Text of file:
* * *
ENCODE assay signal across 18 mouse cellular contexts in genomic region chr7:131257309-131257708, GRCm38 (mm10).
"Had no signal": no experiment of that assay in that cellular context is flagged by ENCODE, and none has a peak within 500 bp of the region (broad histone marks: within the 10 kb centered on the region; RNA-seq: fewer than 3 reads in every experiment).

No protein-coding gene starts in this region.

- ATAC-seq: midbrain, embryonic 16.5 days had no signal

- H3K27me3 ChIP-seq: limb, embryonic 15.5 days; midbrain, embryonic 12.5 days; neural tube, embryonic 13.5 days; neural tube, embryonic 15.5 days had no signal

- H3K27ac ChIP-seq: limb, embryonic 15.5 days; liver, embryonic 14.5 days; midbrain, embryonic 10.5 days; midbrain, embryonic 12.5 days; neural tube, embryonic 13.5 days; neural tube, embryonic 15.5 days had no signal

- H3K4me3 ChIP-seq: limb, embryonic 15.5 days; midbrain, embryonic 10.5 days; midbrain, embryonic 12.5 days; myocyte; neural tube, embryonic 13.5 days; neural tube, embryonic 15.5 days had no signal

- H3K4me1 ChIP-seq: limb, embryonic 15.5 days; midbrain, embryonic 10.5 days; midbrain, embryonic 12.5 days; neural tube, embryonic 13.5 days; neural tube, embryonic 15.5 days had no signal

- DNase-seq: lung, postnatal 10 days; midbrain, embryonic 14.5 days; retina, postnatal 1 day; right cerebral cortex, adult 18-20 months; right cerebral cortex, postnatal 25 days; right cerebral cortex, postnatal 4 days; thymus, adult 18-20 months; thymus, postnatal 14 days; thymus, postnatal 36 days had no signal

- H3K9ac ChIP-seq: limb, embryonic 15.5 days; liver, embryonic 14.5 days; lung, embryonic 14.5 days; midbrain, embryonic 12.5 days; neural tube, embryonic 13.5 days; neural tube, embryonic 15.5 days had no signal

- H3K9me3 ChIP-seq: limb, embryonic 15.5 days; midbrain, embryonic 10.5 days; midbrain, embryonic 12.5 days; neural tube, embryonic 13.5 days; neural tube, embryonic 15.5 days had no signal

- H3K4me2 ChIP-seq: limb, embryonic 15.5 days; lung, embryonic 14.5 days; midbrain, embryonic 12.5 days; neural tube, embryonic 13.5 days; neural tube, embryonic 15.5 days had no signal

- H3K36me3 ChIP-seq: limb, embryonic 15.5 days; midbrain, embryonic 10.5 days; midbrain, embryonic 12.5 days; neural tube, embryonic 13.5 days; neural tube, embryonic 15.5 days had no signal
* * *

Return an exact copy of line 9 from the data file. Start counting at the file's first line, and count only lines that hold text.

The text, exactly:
- DNase-seq: lung, postnatal 10 days; midbrain, embryonic 14.5 days; retina, postnatal 1 day; right cerebral cortex, adult 18-20 months; right cerebral cortex, postnatal 25 days; right cerebral cortex, postnatal 4 days; thymus, adult 18-20 months; thymus, postnatal 14 days; thymus, postnatal 36 days had no signal